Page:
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Fruit flavor, loblolly pines, and cotton win genomics funding

The US National Science Foundation has awarded nearly $76 million to support 23 research projects on plant genomics. The money will fund efforts to determine the functions of the thousands of genes identified during plant genome projects in recent years. Major crops as well as other species are the focus of the funded studies. Here are three examples.

In a study on fruit flavor, researchers will identify genes involved in the metabolism of critical components of flavor and nutrition. The project will generate tools for breeding and engineering more flavorful fruit. It will also create a database of genomic information that can be used to study plant ripening.

Loblolly pines

Another study will investigate the early growth of loblolly pines, the primary commercial species in conifer forests in the southern U.S. The study will provide the first detailed overview of gene activity across the genome during embryo development in conifers. The information will be used to develop strategies to accelerate the propagation of trees.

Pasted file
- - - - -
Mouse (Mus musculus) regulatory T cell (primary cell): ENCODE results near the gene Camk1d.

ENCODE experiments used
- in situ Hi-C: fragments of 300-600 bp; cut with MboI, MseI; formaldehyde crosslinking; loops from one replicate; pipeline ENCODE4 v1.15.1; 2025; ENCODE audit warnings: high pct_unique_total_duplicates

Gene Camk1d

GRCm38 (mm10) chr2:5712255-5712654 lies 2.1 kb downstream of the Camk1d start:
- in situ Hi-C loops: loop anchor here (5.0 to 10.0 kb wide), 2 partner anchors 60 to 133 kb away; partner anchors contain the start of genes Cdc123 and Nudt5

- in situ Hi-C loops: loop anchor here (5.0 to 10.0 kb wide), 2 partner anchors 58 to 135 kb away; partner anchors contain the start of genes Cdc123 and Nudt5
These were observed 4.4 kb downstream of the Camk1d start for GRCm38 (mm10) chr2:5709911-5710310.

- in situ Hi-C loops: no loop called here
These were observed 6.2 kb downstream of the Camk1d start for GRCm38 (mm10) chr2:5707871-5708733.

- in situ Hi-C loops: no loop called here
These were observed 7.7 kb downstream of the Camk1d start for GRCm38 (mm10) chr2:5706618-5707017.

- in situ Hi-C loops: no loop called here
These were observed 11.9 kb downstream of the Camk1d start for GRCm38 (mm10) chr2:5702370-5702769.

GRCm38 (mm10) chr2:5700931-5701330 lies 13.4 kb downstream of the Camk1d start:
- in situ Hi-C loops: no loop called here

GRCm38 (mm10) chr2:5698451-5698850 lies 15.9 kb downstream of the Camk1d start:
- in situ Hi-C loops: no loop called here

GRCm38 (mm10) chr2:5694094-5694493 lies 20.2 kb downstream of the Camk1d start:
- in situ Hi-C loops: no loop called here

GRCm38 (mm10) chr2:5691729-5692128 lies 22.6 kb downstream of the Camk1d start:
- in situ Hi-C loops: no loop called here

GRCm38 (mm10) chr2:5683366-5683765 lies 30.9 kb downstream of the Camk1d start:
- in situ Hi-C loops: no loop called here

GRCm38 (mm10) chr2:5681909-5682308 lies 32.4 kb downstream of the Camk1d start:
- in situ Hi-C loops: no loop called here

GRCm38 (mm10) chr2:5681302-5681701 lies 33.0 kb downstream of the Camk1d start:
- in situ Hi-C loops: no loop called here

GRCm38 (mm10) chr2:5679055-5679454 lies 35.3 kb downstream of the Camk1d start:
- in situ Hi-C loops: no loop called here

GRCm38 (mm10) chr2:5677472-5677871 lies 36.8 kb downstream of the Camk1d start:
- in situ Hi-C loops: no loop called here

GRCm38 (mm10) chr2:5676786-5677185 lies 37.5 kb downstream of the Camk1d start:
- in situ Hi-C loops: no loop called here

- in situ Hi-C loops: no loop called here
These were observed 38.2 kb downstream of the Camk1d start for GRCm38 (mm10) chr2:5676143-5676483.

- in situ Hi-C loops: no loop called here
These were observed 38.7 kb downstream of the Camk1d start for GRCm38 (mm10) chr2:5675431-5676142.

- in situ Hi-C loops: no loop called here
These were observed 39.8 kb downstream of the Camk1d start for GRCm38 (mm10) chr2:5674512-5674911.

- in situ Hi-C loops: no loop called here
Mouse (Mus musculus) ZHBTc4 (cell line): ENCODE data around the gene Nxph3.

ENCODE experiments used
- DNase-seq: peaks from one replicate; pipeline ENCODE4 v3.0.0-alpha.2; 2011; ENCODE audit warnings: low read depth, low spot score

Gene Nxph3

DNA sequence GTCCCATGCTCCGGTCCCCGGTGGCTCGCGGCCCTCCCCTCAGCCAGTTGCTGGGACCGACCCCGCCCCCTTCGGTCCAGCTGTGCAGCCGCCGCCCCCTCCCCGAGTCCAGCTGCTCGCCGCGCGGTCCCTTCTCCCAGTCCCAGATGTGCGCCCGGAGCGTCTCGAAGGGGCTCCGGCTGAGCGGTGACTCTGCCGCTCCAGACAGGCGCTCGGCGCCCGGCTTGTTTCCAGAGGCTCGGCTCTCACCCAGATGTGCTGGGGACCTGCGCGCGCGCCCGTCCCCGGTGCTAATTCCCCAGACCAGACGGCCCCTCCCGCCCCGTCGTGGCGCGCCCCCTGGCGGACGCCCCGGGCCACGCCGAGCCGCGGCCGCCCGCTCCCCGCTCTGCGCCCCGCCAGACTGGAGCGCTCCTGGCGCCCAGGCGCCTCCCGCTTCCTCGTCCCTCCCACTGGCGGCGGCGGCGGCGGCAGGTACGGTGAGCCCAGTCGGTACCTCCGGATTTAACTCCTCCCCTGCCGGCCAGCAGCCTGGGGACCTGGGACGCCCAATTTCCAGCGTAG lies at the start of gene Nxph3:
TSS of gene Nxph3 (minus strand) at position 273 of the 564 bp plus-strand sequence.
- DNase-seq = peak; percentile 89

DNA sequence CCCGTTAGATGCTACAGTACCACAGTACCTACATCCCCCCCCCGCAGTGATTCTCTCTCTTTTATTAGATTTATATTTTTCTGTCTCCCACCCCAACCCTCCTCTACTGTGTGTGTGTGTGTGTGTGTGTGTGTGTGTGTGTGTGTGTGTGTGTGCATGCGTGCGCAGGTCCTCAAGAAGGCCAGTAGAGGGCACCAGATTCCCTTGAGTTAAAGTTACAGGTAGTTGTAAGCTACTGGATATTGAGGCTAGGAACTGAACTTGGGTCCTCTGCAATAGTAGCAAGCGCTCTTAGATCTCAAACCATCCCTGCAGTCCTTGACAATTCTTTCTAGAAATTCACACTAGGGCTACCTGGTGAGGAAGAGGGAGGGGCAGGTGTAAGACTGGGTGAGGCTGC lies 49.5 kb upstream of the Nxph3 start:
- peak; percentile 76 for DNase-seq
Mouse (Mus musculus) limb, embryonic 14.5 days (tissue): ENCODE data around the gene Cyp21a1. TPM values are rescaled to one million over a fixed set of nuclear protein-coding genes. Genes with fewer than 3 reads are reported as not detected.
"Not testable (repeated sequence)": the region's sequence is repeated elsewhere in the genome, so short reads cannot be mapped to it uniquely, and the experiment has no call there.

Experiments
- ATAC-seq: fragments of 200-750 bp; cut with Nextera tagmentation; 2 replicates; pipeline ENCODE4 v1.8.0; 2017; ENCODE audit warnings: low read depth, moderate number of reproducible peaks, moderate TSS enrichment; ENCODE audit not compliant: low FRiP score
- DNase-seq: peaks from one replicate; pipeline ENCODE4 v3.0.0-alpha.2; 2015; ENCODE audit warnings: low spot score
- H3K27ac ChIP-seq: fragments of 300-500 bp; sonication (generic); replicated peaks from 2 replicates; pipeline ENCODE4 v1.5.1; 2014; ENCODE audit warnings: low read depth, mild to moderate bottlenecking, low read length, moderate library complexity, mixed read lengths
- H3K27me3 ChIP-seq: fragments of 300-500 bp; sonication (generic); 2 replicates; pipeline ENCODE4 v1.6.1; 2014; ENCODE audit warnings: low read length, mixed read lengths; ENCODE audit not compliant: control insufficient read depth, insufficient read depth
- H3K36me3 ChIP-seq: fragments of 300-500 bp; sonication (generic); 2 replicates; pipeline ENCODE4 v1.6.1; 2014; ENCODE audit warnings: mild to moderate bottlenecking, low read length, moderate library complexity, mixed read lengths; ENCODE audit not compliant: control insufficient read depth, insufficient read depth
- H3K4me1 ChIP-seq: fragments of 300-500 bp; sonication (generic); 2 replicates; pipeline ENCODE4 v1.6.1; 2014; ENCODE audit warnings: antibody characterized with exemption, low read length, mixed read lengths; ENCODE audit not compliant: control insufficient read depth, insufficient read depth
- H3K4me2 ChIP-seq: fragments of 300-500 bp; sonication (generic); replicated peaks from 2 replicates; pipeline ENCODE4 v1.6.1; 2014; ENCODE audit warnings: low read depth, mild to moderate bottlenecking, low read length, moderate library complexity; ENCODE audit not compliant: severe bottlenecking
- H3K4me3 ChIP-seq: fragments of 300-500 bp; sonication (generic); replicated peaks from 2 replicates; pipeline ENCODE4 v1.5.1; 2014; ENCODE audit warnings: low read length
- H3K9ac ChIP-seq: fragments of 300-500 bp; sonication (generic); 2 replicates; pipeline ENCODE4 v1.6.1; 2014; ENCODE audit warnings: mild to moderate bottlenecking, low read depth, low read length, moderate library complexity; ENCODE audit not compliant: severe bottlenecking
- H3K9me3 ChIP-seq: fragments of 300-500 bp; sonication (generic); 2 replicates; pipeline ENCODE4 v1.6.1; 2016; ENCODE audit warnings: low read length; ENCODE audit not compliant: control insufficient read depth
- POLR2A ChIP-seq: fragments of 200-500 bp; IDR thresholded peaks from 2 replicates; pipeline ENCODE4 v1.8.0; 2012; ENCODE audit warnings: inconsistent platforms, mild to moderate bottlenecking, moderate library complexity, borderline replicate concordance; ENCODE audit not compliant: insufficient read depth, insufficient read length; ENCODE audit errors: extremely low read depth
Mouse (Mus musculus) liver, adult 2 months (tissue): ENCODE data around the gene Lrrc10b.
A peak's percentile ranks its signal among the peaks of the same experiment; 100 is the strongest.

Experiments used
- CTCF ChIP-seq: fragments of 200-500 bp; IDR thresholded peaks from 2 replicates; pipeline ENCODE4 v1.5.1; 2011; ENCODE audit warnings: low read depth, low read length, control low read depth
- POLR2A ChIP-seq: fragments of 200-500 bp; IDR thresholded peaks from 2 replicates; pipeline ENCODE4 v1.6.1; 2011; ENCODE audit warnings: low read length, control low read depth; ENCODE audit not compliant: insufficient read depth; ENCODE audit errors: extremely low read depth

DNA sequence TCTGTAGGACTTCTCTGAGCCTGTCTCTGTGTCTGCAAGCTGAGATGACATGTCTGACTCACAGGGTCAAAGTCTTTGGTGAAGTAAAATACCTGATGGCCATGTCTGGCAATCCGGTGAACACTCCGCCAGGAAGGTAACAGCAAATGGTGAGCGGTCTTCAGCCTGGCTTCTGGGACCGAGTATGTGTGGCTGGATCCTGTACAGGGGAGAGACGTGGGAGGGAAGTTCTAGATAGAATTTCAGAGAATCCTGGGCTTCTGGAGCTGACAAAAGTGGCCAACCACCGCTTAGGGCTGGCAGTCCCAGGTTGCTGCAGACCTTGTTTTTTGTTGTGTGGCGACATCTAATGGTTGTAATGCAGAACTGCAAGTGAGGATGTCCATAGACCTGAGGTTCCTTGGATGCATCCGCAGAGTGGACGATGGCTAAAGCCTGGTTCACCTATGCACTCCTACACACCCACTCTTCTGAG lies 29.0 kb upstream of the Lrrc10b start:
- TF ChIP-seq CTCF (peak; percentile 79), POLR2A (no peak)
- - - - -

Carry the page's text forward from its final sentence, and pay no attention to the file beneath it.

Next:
A third project will focus on the evolution of cotton fiber. Scientists will compare the genetics of different fibers and explore the hypothesis that 'genome doubling' has led to crop improvement. The research aims to develop new tools and resources for the long-term sustainability of the world's leading textile fiber.

For a complete list of the 2002 Awards visit the National Science Foundation Web site here.

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NSF awards $75.6M for plant genome research. Press release, National Science Foundation, Arlington, Virginia (September 26, 2002).

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